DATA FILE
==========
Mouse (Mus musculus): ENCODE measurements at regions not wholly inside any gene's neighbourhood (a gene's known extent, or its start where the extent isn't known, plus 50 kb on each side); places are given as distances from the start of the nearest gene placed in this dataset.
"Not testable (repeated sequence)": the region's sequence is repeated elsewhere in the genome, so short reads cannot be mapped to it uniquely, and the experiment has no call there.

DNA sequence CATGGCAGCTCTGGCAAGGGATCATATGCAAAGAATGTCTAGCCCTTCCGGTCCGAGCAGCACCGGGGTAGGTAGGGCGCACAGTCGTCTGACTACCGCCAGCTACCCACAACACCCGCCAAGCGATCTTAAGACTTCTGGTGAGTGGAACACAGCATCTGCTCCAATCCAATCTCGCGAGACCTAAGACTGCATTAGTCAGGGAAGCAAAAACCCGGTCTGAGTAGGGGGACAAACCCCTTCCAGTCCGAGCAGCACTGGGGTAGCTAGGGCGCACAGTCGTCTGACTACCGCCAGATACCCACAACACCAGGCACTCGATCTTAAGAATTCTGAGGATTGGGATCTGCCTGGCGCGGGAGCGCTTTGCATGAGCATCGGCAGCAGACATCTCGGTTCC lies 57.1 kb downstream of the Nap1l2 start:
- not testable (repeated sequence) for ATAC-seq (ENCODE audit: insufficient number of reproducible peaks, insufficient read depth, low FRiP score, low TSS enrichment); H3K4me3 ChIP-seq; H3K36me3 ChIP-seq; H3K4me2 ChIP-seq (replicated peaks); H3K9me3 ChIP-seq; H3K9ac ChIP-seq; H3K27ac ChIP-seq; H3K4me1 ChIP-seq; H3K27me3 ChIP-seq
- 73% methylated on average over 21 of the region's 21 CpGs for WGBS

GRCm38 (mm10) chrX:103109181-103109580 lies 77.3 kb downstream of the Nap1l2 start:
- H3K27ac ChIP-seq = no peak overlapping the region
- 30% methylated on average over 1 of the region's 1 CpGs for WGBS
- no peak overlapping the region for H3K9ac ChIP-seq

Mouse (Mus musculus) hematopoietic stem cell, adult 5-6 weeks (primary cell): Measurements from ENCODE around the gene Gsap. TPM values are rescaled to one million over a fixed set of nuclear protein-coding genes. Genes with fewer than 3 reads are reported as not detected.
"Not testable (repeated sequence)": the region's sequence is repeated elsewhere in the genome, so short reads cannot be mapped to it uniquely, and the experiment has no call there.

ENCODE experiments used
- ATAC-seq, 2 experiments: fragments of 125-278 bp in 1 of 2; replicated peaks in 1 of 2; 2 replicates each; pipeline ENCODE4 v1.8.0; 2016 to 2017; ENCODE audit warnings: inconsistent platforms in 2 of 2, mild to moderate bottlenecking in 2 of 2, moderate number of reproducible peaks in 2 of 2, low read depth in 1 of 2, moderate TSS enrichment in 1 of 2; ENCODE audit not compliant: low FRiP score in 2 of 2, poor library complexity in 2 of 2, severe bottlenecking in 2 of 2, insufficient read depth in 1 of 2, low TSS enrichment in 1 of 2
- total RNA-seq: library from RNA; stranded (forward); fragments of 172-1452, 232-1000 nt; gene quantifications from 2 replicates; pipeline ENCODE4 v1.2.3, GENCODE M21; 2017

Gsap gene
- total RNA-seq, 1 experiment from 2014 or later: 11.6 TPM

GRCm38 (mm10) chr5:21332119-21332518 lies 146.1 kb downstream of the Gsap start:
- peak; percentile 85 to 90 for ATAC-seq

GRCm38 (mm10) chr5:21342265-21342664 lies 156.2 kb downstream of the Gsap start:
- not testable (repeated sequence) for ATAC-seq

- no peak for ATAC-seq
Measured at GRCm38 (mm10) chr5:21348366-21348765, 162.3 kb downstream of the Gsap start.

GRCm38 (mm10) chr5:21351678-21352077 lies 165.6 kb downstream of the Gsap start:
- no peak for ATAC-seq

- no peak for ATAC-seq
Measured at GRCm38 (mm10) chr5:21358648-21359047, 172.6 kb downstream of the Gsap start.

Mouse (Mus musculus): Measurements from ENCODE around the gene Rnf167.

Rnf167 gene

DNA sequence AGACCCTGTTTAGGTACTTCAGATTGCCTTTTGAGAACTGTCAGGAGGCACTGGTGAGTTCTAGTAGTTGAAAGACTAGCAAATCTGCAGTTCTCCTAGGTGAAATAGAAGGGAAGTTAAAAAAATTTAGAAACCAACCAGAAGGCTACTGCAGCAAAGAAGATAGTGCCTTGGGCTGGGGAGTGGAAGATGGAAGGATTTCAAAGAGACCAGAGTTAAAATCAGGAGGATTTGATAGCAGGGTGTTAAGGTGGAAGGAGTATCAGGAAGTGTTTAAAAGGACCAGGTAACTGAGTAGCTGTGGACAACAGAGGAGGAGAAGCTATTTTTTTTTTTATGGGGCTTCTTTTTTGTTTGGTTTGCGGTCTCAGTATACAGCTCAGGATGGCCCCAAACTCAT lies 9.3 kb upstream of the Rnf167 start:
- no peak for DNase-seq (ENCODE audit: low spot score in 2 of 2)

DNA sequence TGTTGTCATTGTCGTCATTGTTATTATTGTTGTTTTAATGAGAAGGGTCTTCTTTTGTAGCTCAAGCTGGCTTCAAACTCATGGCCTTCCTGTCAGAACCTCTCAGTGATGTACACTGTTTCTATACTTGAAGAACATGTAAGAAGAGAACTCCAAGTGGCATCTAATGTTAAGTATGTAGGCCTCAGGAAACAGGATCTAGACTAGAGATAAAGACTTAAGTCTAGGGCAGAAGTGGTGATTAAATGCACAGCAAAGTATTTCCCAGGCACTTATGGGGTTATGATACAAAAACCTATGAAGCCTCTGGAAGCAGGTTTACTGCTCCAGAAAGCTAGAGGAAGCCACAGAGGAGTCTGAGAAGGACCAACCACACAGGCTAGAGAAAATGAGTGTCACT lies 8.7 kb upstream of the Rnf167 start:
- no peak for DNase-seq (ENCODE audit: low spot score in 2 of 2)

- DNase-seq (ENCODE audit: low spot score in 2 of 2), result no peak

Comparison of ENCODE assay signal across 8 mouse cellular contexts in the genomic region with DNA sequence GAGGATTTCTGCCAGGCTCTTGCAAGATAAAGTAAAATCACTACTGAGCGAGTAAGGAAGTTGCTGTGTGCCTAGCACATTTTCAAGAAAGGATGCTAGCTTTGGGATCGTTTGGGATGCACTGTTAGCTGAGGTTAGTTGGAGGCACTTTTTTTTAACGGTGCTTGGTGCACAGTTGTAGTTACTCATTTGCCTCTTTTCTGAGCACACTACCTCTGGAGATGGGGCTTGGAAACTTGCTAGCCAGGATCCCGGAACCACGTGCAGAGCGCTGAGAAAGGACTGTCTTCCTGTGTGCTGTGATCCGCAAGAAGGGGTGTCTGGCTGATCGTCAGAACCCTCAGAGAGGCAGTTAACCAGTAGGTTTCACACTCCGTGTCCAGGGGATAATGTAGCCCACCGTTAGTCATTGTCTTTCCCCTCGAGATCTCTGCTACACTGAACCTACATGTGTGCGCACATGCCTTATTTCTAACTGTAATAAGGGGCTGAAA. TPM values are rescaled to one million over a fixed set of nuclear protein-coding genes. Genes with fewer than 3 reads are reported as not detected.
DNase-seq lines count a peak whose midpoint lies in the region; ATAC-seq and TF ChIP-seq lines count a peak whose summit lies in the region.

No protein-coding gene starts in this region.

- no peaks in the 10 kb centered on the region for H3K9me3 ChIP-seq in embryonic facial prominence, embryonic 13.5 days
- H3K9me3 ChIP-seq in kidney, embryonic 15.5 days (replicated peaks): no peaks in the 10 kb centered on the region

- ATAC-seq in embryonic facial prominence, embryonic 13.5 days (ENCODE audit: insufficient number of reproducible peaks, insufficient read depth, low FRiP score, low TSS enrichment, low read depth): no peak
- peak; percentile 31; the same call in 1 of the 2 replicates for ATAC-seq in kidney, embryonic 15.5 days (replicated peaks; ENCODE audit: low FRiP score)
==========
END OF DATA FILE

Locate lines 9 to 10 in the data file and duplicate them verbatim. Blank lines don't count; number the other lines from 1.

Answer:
- no peak overlapping the region for H3K9ac ChIP-seq

Mouse (Mus musculus) hematopoietic stem cell, adult 5-6 weeks (primary cell): Measurements from ENCODE around the gene Gsap. TPM values are rescaled to one million over a fixed set of nuclear protein-coding genes. Genes with fewer than 3 reads are reported as not detected.